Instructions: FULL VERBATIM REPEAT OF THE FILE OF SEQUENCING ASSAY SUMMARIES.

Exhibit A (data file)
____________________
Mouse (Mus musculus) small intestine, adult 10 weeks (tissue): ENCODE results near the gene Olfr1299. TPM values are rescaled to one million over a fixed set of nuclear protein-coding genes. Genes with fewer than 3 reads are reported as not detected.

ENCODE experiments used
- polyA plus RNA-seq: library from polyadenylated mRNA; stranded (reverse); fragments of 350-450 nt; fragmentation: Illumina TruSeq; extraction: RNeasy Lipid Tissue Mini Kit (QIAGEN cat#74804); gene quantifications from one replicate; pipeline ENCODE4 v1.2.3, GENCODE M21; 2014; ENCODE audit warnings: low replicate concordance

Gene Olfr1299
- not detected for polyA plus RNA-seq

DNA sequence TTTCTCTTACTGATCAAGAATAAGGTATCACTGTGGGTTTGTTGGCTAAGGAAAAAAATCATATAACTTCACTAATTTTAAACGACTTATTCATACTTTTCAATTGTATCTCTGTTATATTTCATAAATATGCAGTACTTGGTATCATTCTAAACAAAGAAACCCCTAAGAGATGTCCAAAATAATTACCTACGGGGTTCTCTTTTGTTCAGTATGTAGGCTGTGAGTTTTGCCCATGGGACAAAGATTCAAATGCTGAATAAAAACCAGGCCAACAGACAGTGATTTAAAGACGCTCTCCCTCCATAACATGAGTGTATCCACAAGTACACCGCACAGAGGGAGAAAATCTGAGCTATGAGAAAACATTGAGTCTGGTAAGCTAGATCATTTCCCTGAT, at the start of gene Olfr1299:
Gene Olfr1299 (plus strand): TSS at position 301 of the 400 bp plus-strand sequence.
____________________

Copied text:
Mouse (Mus musculus) small intestine, adult 10 weeks (tissue): ENCODE results near the gene Olfr1299. TPM values are rescaled to one million over a fixed set of nuclear protein-coding genes. Genes with fewer than 3 reads are reported as not detected.

ENCODE experiments used
- polyA plus RNA-seq: library from polyadenylated mRNA; stranded (reverse); fragments of 350-450 nt; fragmentation: Illumina TruSeq; extraction: RNeasy Lipid Tissue Mini Kit (QIAGEN cat#74804); gene quantifications from one replicate; pipeline ENCODE4 v1.2.3, GENCODE M21; 2014; ENCODE audit warnings: low replicate concordance

Gene Olfr1299
- not detected for polyA plus RNA-seq

DNA sequence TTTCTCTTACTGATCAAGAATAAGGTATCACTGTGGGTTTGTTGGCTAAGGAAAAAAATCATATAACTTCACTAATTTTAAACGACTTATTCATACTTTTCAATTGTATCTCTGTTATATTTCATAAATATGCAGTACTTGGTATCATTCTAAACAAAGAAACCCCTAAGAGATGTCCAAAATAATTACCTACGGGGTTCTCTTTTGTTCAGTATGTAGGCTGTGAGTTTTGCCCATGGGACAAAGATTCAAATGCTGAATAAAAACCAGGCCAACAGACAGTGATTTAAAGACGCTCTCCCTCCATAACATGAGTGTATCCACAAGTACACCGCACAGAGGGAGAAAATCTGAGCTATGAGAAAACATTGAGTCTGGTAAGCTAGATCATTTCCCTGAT, at the start of gene Olfr1299:
Gene Olfr1299 (plus strand): TSS at position 301 of the 400 bp plus-strand sequence.